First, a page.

Annunciation Greek Orthodox Church

Brockton, MA

 

Beloved brothers and sisters in Christ,

Christ is in our midst!

Welcome to the website of the Annunciation Greek Orthodox Church of Brockton, MA. The Annunciation is within the Metropolis of Boston, which is part of the Greek Orthodox Archdiocese of America – one of the daughter Churches of the Ecumenical Patriarchate of Constantinople. The Church of the Annunciation is the only Eastern Orthodox Church in Brockton and its surrounding communities.

At the Annunciation, we conduct the full cycle of Sunday services, commencing with Great Vespers on Saturday evenings through Orthros (Matins) and the Divine Liturgy on Sunday mornings. Throughout the liturgical year, we also celebrate the feasts of our Lord and the Theotokos (Mother of God), as well as the feasts of all major saints of the Church. From fall through spring, Small Vespers are also celebrated on most Wednesdays nights, with adult religious education sessions following the service.

We welcome all to worship with us, whether you are visiting the area or live locally. May God bless you!

†Fr. Anthony Evangelatos
Presbyter


Upcoming Services and Events

Orthros
Sep 24 8:45 am
1st Sunday of Luke Divine Liturgy
Sep 24 10 am
Great Vespers
Sep 30 6 pm
Orthros
Oct 1 8:45 am
Divine Liturgy
Oct 1 10 am
Small Vespers followed by Adult Religious Education
Oct 4 7 pm
Great Vespers
Oct 7 6 pm

Annunciation Spotlight

Thank you to all our wonderful patrons and volunteers for helping make GREEK FESTIVAL 2017 the best ever!


Theophany School 

The Theophany School of Needham, MA, an Orthodox Preschool, Pre-k and Kindergarten school, is accepting applications for enrollment for fall enrollment.

Theophany School website»

Download the 2017-2018 Application for Admission»

Fall 2017 Admission Flyer»


June 19-26, 2016. See the official documents, news, photos, video, and more »


Fr. Anthony's September 2017 Message

(The following is a revised article from the September 2009 edition.) 

Beloved in Christ, 

Each September we make mention, in one way or another, of the beginning of the new ecclesiastical year on September 1st – the Church’s “New Year’s Day,” if you will. Many parish priests use this opportunity to remind their flock of the importance of centering one’s life around the Church; in other words, making Christ central in our lives. Priests will speak of the importance of regular church attendance – not the “hit or miss” approach. We will also bring to mind the importance and great blessing of celebrating the great feast days of the Church – the feasts of our Lord and the Theotokos, as well as the feasts of many great saints and martyrs of our Church celebrated throughout the liturgical year. Yes, perhaps it is getting old and tiresome for some of us to hear these reminders. However, it really is no different than our physicians constantly reminding us of important issues concerning our health and well-being – losing weight, exercising more, eating nutritious and balanced meals, stopping smoking, drinking in moderation, etc., etc. They tell us these things because they truly care about seeing us stay healthy. How much more than does the hospital of the soul – the Church of Christ – care about our complete well-being, starting with the soul?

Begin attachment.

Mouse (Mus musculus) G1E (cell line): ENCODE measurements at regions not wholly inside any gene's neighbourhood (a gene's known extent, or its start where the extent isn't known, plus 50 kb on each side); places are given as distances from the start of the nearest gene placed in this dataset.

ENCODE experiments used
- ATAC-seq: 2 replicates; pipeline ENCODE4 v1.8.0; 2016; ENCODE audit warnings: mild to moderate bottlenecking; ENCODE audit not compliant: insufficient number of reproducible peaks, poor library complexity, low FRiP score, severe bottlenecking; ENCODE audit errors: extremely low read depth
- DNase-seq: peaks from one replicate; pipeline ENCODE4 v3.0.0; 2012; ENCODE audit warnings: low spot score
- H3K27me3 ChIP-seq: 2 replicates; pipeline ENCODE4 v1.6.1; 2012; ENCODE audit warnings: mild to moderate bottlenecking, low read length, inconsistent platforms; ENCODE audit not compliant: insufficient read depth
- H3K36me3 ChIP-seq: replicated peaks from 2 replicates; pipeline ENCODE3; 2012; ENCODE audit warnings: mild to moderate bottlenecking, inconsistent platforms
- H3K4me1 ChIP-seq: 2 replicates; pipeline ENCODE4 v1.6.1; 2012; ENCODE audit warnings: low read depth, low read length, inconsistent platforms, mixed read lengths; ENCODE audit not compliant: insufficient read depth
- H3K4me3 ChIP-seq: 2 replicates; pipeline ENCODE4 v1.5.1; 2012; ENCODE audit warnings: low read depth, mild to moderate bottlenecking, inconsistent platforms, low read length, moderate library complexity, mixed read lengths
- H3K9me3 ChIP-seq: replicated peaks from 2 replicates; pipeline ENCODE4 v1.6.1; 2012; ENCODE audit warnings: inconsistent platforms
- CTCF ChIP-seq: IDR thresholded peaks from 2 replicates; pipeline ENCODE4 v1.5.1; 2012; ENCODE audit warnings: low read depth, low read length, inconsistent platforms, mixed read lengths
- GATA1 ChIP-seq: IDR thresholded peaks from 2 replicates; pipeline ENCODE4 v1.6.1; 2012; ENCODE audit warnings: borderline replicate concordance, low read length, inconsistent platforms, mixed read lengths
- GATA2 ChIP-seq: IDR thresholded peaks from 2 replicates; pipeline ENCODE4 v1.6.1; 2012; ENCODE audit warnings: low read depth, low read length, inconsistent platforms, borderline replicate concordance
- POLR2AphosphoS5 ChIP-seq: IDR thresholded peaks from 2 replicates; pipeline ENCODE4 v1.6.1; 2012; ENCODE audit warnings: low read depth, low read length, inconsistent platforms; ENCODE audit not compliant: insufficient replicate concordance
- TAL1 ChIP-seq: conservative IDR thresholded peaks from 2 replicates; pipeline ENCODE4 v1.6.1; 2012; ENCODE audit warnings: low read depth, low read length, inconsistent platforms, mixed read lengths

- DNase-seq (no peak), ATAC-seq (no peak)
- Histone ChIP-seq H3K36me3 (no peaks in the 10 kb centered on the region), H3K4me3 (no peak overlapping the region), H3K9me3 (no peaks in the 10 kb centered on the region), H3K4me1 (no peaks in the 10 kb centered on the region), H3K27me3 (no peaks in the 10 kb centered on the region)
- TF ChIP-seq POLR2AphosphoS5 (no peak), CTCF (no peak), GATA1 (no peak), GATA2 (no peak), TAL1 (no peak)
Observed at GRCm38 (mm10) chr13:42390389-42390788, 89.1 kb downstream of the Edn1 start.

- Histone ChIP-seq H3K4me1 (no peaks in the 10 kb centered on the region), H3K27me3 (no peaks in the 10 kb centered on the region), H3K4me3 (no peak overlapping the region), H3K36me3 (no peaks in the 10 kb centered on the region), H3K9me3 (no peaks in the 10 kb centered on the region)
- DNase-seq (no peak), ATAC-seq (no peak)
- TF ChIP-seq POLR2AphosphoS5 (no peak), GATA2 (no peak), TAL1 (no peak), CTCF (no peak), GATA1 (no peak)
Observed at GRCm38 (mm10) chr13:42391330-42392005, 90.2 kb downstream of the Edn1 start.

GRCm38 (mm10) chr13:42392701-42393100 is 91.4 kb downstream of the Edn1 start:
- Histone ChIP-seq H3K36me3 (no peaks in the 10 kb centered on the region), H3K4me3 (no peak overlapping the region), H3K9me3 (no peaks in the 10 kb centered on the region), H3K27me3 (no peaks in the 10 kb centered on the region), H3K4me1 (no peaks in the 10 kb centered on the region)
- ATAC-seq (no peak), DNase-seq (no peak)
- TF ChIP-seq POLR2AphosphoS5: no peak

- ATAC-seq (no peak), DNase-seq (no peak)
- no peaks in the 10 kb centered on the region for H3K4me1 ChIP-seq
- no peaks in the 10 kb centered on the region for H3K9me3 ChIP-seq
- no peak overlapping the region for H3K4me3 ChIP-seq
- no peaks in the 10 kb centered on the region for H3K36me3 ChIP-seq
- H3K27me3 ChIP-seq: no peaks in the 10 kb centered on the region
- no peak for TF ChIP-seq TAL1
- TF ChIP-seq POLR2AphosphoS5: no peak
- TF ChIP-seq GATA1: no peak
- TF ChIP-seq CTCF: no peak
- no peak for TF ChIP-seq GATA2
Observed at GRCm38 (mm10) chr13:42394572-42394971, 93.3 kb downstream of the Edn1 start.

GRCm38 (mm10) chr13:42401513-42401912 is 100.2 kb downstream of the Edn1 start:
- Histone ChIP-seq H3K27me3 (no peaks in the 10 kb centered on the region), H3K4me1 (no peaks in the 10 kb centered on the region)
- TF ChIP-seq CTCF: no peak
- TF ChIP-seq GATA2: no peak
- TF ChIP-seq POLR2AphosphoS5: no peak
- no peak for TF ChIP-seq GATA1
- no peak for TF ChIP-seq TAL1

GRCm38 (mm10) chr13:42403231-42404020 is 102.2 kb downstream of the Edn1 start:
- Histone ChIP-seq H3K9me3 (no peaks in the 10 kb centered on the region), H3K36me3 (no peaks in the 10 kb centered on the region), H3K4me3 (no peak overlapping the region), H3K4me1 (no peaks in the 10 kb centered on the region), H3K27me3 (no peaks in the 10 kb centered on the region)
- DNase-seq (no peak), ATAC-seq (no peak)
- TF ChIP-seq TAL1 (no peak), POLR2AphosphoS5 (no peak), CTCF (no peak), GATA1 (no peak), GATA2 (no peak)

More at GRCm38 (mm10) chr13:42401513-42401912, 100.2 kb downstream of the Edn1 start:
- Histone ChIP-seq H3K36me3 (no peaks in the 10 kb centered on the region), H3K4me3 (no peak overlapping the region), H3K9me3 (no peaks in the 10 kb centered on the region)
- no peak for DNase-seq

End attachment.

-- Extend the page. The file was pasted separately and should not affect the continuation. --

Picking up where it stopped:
This new ecclesiastical year, let us all try to become healthier in the soul through the life of the Church. To do this, we must first prioritize the health of the soul over the body. Those who are body work-out fanatics wouldn’t even consider missing a day at the gym, unless it was beyond their control. This is the approach an Orthodox Christian should have toward church attendance on all Sundays and the major feasts days. 

Regarding church attendance on the major feast days, obviously many cannot because of work or school obligations. Let us remember, however, that we usually celebrate the vespers of great feasts of the Lord and Theotokos on the prior evening, thereby giving students and workers the opportunity to participate in each feast to some extent. 

Some of us state that we cannot come to church on Sundays because we work. Some work every Sunday, so I suggest to those who do, as much as possible, to attend Saturday evening vespers in order not to live completely devoid of the liturgical life. These brethren could also watch the calendar closely for weekday liturgies on their days off that they could attend, as well as weekday vesper services and other evening services held periodically, such as during Great Lent. Some state that they don’t work every Sunday, so the question must be asked: where are we on the Sundays we don’t work?